Not too long ago, we took a look at Zynga’s new hit game Treasure Isle. It turned out to be a pretty decent game, combining virtual, personal spaces and treasure hunting. However, the latter half was accused by many commenters of being a clone of an older app’s main focus, and so we decided to take a look at zSlide’s 2.4 million monthly active user title, Treasure Madness.
As the title suggests, the game is all about treasure hunting. Players get maps of uncharted islands – evidentially in the Caribbean – and must dig them up in search of treasure. Grid space by grid space, users dig up the sections of each island earning gold, experience, and the occasional treasure. As you’d expect, each item found is added to a sort of achievement section aptly dubbed “Treasures.“ That section displays all of your findings, as well as what you might still need, and whatever it is your friends are also currently looking for.
Instead of energy, health is the cost of searching for treasure, with each form of searching (digging, mining, diving, etc.) costing a different amount. As players level up, the different tools needed to employ such methods become available for a hefty price, and include diving equipment for searching underwater, or boots for trekking through swamps. However, something interesting — that Treasure Isle does not have — is that some items have improved versions of themselves that can be used for lower health costs.
Unfortunately, the only example of this unlocked for us at the moment is a better shovel, but even this only saves one health point per dig, making the benefit almost moot. Frankly, it’s just easier to eat the different fruits – which regain health – that one digs up while exploring.
In addition to the various items that can be found amongst these treasure littered isles players are also able to “dig up” a multitude of mini-games that must be played in order to earn rewards. Ironic that Treasure Isle copied the hunting aspect of Madness, as each of the mini-games are something we have all seen before elsewhere. This includes match three games, memory, a Dr. Mario-type game, and a bunch more that most users will have likely played on Yahoo or MSN games at some point.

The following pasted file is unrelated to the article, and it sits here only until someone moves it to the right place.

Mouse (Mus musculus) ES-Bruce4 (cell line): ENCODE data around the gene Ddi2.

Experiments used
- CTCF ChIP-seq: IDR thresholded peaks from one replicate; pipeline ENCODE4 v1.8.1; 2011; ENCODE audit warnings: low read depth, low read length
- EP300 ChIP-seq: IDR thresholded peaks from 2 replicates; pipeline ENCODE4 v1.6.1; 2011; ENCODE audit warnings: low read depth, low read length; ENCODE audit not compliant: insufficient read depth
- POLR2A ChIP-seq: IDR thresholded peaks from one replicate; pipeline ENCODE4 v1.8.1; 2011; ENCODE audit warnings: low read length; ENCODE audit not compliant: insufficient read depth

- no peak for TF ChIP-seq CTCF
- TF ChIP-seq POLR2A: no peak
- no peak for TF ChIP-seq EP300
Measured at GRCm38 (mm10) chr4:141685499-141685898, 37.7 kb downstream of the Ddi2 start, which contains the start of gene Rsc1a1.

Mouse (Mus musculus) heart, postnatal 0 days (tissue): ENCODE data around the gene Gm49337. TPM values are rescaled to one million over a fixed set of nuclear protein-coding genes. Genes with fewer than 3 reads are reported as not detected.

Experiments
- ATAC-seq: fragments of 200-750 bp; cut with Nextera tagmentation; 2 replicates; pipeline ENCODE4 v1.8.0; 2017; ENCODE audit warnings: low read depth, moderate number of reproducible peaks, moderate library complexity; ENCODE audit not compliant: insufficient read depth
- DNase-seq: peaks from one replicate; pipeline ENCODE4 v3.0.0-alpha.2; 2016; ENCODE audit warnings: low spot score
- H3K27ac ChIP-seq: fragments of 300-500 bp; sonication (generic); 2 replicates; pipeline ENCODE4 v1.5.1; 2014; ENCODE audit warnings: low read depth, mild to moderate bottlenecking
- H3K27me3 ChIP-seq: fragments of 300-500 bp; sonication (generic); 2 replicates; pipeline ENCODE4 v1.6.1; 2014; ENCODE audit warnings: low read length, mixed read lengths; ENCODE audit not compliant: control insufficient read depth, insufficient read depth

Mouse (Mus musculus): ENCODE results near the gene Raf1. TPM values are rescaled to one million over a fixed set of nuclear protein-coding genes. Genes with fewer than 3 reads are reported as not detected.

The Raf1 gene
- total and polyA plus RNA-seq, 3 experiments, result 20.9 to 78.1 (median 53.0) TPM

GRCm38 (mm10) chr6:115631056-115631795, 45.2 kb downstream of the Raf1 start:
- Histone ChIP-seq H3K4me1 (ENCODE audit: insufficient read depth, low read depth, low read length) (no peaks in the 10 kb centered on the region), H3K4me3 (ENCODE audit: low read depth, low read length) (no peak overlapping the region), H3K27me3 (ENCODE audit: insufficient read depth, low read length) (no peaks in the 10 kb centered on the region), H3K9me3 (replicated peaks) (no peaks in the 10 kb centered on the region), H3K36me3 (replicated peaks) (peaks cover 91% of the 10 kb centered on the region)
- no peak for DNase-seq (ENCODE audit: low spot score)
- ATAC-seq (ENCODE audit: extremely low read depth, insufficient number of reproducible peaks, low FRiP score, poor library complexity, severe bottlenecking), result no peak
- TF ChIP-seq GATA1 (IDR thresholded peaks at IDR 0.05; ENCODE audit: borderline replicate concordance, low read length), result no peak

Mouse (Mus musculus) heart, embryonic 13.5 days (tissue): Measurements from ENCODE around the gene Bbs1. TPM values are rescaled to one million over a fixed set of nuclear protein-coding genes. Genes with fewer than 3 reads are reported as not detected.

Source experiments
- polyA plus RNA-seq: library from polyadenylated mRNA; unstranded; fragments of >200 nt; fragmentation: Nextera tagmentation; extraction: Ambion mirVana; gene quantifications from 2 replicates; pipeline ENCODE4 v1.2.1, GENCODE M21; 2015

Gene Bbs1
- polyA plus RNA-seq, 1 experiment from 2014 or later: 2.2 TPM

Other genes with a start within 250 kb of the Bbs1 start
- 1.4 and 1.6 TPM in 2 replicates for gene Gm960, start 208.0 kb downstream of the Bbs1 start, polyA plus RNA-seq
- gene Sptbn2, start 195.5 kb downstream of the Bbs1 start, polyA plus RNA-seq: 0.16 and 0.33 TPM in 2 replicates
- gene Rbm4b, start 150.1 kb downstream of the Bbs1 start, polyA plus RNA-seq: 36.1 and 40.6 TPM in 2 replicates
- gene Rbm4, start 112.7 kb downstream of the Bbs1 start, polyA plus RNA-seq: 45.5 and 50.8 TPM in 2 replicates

What makes these a bit different, however, is that as they are found and played, users can gain ranks in each one, leveling up a sort of title (i.e. Novice) as they get better. Of course, the faster one completes a mini-game, the more points they get towards that new level. Nevertheless, one has to actually find that game first in order to play and level within it. Thankfully, one can spend a small amount of health to randomly get a different one.
Another element to Treasure Madness worth mentioning is that the developers certainly take the time to add new content in tandem with real world events (currently, there are still Easter maps available for purchase and exploration). Furthermore, for each new feature they add, the app has a blog-like home page that explains the new feature and allows users to provide feedback with a simple click on either “Love It” or “Hate It.”
Beyond these, players also get access to yet another set of mini-games within the “Gold Rush” section of the title. Limited to every eight hours, users can play simple games – such as “The Path of Fear,” which has players using their mouse to grab gold nuggets while avoiding creepy hands – to earn a sizable chunk of change.
This is where Treasure Madness and Treasure Isle truly begin to differentiate themselves. Whereas Madness focuses heavily on mini-games, Isle takes the gold players earn and lets them decorate their own virtual island. In Madness, all gold is really used for is more maps and equipment. This, in turn, allows the player to earn more gold and treasure, which is then once again used to buy more maps and equipment. Essentially, it becomes an endless cycle with no real feeling of accomplishment and reward.
In the case of Zynga’s app, or any other virtual space app for that matter, there is something truly gratifying about watching a place you call “home” (so-to-speak) grow and become more extravagant. It’s a means of self-expression and a visible reward that you can see and show off.
For the record, Treasure Madness is a pretty decent game. With an MAU count over 2 million, that is evidence enough. But with a lack of visible rewards, its longevity doesn’t feel quite as strong. That said, yes, Zynga did make use of Madness’ core treasure hunting mechanics, almost down to the exact tools needed to explore, but the virtual space offered in the newer title is just so much more gratifying. It’s hard to say just what Treasure Madness needs, without suggesting something that’s already be done to death, but as it stands, mini-games will just only stretch so far.